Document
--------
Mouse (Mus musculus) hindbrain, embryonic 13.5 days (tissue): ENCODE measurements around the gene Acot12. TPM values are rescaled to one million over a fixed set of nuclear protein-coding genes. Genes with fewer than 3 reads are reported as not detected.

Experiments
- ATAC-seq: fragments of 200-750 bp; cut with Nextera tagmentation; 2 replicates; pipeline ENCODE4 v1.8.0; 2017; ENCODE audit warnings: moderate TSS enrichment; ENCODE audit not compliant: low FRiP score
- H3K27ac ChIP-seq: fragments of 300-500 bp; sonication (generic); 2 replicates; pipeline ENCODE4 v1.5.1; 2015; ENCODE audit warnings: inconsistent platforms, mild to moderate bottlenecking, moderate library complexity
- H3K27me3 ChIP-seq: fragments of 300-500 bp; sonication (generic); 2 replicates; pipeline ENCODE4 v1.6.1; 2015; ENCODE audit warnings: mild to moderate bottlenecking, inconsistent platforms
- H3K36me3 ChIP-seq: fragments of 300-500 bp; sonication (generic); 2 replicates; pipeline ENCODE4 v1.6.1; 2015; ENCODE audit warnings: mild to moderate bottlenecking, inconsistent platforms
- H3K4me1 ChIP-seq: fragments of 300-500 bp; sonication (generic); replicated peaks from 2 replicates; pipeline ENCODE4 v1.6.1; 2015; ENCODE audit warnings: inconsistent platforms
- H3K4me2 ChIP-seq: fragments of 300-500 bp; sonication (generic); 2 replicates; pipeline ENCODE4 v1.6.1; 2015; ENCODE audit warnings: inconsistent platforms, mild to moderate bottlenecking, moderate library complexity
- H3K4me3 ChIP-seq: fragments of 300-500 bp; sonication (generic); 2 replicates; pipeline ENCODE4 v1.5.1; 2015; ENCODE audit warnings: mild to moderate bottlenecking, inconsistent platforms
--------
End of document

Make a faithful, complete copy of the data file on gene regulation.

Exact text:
Mouse (Mus musculus) hindbrain, embryonic 13.5 days (tissue): ENCODE measurements around the gene Acot12. TPM values are rescaled to one million over a fixed set of nuclear protein-coding genes. Genes with fewer than 3 reads are reported as not detected.

Experiments
- ATAC-seq: fragments of 200-750 bp; cut with Nextera tagmentation; 2 replicates; pipeline ENCODE4 v1.8.0; 2017; ENCODE audit warnings: moderate TSS enrichment; ENCODE audit not compliant: low FRiP score
- H3K27ac ChIP-seq: fragments of 300-500 bp; sonication (generic); 2 replicates; pipeline ENCODE4 v1.5.1; 2015; ENCODE audit warnings: inconsistent platforms, mild to moderate bottlenecking, moderate library complexity
- H3K27me3 ChIP-seq: fragments of 300-500 bp; sonication (generic); 2 replicates; pipeline ENCODE4 v1.6.1; 2015; ENCODE audit warnings: mild to moderate bottlenecking, inconsistent platforms
- H3K36me3 ChIP-seq: fragments of 300-500 bp; sonication (generic); 2 replicates; pipeline ENCODE4 v1.6.1; 2015; ENCODE audit warnings: mild to moderate bottlenecking, inconsistent platforms
- H3K4me1 ChIP-seq: fragments of 300-500 bp; sonication (generic); replicated peaks from 2 replicates; pipeline ENCODE4 v1.6.1; 2015; ENCODE audit warnings: inconsistent platforms
- H3K4me2 ChIP-seq: fragments of 300-500 bp; sonication (generic); 2 replicates; pipeline ENCODE4 v1.6.1; 2015; ENCODE audit warnings: inconsistent platforms, mild to moderate bottlenecking, moderate library complexity
- H3K4me3 ChIP-seq: fragments of 300-500 bp; sonication (generic); 2 replicates; pipeline ENCODE4 v1.5.1; 2015; ENCODE audit warnings: mild to moderate bottlenecking, inconsistent platforms